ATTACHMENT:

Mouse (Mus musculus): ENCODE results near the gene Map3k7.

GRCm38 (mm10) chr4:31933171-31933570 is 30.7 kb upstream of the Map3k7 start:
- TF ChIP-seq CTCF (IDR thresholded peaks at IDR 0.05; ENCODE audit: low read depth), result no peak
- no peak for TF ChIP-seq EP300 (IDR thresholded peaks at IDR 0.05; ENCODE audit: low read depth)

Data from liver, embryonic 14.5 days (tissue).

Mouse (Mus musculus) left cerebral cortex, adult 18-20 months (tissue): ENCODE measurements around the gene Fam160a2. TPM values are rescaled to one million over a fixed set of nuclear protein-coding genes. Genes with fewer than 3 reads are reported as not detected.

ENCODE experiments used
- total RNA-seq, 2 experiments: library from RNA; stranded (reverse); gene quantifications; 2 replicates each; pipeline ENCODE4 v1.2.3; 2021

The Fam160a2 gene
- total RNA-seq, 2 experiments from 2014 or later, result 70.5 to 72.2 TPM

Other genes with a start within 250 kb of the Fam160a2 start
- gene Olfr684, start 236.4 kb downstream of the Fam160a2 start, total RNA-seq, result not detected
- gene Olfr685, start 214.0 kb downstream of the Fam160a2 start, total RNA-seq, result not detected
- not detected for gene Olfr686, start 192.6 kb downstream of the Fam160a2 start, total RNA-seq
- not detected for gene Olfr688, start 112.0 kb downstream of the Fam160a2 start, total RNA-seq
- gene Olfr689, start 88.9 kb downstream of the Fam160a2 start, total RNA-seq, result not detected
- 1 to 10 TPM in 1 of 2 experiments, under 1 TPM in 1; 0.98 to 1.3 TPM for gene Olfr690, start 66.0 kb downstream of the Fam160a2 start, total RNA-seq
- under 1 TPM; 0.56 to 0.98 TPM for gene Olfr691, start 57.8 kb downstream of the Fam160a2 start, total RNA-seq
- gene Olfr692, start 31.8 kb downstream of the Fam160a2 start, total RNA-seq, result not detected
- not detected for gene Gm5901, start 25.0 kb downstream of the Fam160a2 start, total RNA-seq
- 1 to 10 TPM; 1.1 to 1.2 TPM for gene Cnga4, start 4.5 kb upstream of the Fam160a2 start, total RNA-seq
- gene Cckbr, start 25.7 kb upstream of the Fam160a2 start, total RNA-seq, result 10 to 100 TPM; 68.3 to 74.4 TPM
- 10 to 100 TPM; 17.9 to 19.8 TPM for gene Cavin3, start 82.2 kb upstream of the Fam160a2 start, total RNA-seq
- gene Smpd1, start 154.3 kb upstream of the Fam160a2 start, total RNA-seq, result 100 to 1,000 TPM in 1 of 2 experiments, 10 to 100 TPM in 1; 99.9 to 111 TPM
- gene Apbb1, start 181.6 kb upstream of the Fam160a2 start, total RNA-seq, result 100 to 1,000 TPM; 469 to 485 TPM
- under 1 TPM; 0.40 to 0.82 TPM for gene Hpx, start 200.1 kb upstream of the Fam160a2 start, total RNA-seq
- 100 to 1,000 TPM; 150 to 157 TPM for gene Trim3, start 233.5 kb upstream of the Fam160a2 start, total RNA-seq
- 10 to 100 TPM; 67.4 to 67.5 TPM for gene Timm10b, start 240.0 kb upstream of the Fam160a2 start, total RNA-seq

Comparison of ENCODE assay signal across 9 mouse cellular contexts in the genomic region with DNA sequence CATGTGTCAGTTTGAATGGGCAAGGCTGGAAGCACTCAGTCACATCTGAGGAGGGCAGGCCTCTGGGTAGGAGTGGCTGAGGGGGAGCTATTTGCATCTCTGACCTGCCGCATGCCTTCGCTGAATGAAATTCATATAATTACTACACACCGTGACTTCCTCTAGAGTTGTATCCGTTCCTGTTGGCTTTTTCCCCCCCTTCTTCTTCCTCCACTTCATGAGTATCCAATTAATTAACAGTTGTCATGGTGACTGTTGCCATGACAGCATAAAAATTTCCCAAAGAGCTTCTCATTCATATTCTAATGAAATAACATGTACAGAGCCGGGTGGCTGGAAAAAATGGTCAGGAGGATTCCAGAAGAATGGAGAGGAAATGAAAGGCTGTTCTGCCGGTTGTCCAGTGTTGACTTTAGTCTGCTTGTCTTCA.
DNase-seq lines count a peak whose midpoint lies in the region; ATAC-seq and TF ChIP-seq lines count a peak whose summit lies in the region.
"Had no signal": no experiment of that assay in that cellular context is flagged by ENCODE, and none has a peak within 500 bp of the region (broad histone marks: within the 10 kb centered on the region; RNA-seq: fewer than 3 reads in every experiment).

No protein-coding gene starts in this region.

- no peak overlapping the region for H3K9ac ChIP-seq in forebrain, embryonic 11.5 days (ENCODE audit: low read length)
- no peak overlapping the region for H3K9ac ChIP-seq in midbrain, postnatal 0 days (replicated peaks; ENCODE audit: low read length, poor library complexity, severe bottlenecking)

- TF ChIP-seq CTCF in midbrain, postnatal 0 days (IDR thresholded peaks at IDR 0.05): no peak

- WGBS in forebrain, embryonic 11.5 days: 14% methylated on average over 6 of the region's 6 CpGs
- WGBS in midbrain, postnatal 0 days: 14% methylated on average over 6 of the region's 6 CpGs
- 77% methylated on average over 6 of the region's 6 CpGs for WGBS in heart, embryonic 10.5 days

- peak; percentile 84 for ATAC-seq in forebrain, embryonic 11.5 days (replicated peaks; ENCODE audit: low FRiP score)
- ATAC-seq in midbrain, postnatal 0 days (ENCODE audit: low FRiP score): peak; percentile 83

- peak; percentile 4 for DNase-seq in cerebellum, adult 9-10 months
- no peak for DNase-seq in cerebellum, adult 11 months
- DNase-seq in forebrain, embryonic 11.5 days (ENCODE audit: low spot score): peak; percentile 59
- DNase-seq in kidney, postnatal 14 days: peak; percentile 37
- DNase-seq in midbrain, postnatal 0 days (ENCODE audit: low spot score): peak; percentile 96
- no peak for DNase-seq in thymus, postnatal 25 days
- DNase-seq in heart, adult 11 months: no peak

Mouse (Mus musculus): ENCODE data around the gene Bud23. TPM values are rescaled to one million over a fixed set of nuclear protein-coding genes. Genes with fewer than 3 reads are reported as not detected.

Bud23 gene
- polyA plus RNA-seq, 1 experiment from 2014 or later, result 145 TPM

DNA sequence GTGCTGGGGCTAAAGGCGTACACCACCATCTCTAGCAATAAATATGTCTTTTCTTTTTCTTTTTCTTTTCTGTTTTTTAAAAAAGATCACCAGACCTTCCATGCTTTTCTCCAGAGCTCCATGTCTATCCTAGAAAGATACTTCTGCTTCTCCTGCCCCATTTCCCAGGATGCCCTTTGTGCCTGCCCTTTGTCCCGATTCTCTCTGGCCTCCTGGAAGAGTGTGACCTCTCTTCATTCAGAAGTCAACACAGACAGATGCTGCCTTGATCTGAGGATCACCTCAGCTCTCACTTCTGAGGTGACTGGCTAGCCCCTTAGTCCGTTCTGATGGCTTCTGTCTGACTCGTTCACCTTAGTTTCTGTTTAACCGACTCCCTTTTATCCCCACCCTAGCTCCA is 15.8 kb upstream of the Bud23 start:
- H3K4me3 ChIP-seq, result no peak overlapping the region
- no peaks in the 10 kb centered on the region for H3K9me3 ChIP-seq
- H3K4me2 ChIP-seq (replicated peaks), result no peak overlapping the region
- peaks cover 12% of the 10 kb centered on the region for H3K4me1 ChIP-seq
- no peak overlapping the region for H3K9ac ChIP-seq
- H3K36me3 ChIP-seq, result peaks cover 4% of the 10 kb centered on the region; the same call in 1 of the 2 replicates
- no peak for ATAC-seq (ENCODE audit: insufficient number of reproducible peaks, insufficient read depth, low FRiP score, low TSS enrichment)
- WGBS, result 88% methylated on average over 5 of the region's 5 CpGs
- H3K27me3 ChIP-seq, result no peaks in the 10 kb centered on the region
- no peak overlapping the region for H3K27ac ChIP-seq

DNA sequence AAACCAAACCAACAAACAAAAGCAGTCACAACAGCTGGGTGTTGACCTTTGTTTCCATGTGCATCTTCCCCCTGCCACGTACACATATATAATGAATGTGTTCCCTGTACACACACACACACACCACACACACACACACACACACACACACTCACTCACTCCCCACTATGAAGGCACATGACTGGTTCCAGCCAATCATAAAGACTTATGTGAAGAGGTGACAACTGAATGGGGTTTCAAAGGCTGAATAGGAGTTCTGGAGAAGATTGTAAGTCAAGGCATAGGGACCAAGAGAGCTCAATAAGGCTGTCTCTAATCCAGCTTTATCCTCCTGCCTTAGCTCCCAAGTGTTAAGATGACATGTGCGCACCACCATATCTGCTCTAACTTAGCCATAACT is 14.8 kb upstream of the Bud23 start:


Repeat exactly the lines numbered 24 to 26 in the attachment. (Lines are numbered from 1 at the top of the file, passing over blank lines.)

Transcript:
- gene Smpd1, start 154.3 kb upstream of the Fam160a2 start, total RNA-seq, result 100 to 1,000 TPM in 1 of 2 experiments, 10 to 100 TPM in 1; 99.9 to 111 TPM
- gene Apbb1, start 181.6 kb upstream of the Fam160a2 start, total RNA-seq, result 100 to 1,000 TPM; 469 to 485 TPM
- under 1 TPM; 0.40 to 0.82 TPM for gene Hpx, start 200.1 kb upstream of the Fam160a2 start, total RNA-seq